Sunday, July 07, 2013
The kerfuffle kontinues!
David Ingram reports:
The Obama administration on Friday urged a secret U.S. court that oversees surveillance programs to reject a request by a civil liberties group to see court opinions used to underpin a massive phone records database.
Justice Department lawyers said in papers filed in the U.S. Foreign Intelligence Surveillance Court that the court’s opinions are a unique exception to the wide access the public typically has to court records in the United States.
If the public had a right to any opinion from the surveillance court, the possible harms would be “real and significant, and, quite frankly, beyond debate,” the lawyers wrote, [Can there be such a thing in a Republic? Bob] citing earlier rulings from the court.
The American Civil Liberties Union had asked the court last month to release some of its opinions after Britain’s Guardian newspaper revealed a massive U.S. government database of daily telephone call data, prompting a worldwide debate about the program’s legality.
Read more on Reuters.
(Related) Is “vague” intended to keep the court from asking you to disclose your source?
Orin Kerr writes:
In the New York Times, Eric Lichtblau has a major scoop describing some of the secret rulings of the Foreign Intelligence Surveillance Court, aka the FISC (and sometimes just called “the FISA court”). According to Lichtblau’s sources, described as “current and former officials familiar with the court’s classified decisions,” the FISA court has issued over a dozen significant rulings. Some of the rulings are “nearly 100 pages long.” Although Lichtblau purports to summarize the rulings, I find his descriptions a frustrating read. Maybe it’s just me, but I find Lichtblau’s writing to be sufficiently vague that his distillation of the opinions leaves me with more questions than answers. In this post, I want to go through what Lichtblau says about the Fourth Amendment rulings of the FISA court and why his descriptions leave me confused. I’ll try to get to the statutory issues in a future post.
Read more on The Volokh Conspiracy.
John Naughton nails it:
Over the past two weeks, I have lost count of the number of officials and government ministers who, when challenged about internet surveillance by GCHQ and the NSA, try to reassure their citizens by saying that the spooks are “only” collecting metadata, not “content”. Only two conclusions are possible from this: either the relevant spokespersons are unbelievably dumb or they are displaying a breathtaking contempt for their citizenry.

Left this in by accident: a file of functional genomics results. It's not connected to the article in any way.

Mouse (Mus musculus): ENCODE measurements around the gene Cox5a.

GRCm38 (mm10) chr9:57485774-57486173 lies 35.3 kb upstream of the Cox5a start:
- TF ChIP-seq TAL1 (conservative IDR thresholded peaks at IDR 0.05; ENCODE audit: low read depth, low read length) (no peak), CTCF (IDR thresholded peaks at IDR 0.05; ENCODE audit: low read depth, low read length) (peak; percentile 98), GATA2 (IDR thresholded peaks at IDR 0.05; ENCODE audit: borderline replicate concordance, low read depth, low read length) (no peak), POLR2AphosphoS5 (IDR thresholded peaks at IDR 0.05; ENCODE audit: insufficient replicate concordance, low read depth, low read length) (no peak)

Read more on The Guardian.
...because you can never have too many tools.
Adapter is a free versatile media converter for PC & Mac that lets you convert files from one format to another and supports virtually all popular audio, video and image file formats. It is totally free
“Meeting tools are conspiracy tools” Bug Brother
Meet.fm is a web-based tool that lets you easily set up a meeting online with a group of people – friends, partners, colleagues etc. It makes it easy to collaborate with others in real time and is accessible from any device (smartphone, PC, tablet). You simply go to their website, select a channel name URL (http://meet.fm/yourname) and sign up for an account. Then you invite others (by email or SMS) to your channel by sharing your channel name URL.
Once you start a meeting on your channel, you can then share you computer screen, share files from your computer or from popular online services (Dropbox, Google Drive, Evernote and others), message your guests or share your webcam. You can remove any guest from your channel at your will.
Additionally, for those who don’t have access to the Internet, there is an option for them to access your channel using a phone by dialing a number with a pass code, which are provided to you (the host) in your email upon registration.
There aer many bits and pieces like this one out there. Perhaps enough to assemble my “Are you ready for college computing?” test.
Free Digital Citizenship Lesson Plans for Middle School Students
The beginning of the school year is a great time to conduct lessons on digital citizenship and digital literacy. The knowledge and skills gained in those early lessons can serve students throughout the school year. Google has a good set of lesson plans on digital citizenship and digital literacy that middle school teachers should take a look at. The lesson plans are divided into three sections; becoming a digital sleuth, managing digital footprints, and identifying online tricks and scams.
These digital citizenship lessons are part of Google's Good to Know site. Good to Know is an excellent site on which you can find good and clear explanations of web basics.